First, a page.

Tracey is a punk rocker
“Tracey, they’re here!”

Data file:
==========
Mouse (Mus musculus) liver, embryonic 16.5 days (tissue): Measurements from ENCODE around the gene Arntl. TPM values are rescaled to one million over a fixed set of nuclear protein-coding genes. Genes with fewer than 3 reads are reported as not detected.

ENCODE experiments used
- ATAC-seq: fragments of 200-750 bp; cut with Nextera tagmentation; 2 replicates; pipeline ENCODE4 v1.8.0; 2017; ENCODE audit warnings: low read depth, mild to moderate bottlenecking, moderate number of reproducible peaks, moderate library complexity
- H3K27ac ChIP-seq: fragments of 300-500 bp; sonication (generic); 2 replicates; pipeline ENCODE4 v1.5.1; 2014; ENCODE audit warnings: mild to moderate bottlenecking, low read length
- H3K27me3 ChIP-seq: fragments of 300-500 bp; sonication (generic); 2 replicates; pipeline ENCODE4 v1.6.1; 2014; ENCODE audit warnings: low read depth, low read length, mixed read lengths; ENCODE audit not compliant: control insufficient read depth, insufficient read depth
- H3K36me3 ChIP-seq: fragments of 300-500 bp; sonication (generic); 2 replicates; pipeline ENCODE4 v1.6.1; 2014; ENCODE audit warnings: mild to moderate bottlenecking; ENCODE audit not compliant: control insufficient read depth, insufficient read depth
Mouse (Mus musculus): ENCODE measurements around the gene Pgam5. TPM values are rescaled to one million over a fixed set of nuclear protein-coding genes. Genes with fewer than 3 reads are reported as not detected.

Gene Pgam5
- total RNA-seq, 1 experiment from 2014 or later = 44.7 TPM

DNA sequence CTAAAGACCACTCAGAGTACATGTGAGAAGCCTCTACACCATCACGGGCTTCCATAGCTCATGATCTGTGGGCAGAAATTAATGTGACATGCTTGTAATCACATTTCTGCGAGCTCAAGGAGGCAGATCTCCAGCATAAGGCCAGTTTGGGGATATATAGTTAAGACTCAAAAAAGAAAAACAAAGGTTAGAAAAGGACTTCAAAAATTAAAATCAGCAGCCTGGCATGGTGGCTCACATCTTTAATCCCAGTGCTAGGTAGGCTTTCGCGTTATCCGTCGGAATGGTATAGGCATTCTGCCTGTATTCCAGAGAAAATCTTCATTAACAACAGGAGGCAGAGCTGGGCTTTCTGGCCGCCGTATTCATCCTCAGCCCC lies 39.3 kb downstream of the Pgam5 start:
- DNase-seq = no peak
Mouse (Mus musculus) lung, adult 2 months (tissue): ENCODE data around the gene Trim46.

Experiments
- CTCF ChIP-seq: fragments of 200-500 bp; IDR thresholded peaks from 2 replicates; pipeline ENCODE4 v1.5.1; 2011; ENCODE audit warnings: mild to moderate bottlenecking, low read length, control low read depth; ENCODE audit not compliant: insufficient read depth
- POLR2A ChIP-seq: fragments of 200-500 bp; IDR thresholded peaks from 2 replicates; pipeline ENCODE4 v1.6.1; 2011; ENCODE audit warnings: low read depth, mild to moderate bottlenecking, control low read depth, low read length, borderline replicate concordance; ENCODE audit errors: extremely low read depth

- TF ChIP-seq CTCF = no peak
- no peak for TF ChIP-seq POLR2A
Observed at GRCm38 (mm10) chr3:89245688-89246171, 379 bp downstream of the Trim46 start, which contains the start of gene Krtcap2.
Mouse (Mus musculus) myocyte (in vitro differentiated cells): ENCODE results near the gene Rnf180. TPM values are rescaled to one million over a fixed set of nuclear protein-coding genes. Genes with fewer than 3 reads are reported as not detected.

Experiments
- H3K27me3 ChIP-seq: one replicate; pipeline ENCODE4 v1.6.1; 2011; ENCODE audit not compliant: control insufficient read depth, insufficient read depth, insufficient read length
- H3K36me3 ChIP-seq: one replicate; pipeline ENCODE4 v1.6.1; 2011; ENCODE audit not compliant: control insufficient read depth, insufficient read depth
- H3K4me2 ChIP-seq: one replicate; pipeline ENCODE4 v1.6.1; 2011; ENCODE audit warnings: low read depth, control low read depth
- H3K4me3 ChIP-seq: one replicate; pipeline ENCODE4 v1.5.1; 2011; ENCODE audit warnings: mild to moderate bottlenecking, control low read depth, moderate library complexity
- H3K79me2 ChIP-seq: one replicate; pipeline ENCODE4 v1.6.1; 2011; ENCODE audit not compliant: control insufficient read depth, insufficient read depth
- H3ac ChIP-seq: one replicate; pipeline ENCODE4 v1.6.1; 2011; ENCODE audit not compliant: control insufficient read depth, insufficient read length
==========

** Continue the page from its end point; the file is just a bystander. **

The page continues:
In the extravagant foyer of my aunt Sherry’s turn-of-the-century Evanston, Illinois, estate, I stood at the bottom of the long, winding staircase waiting to greet my ultra-cool cousin Tracey with a much-anticipated hug. Though we weren’t technically related, I considered Tracey family as much as I did any blood relative. Our mothers had met as teenagers in high school and became lifelong friends, even forming an a cappella singing group called the Three Belles that performed at their local Boardman, Ohio, Kiwanis clubs, Women’s City Clubs, and school functions in the early fifties (not to mention a morning TV cooking show where my mother drank milk for a commercial endorsement and almost threw up all over the set). Joined by their dear friend Jeralyn Meyer, the trio sang “Tea for Two,” “Bewitched,” and “Alexander’s Ragtime Band” in perfect harmony, all smiles and matching outfits. With no real professional aspirations, theirs was more of a heartfelt passion, a way to pass the time and share their love of music with friends. After graduation, my mother and Sherry went their separate ways in life but vowed to reconnect every summer from then on, which we did, no matter the distance between our families.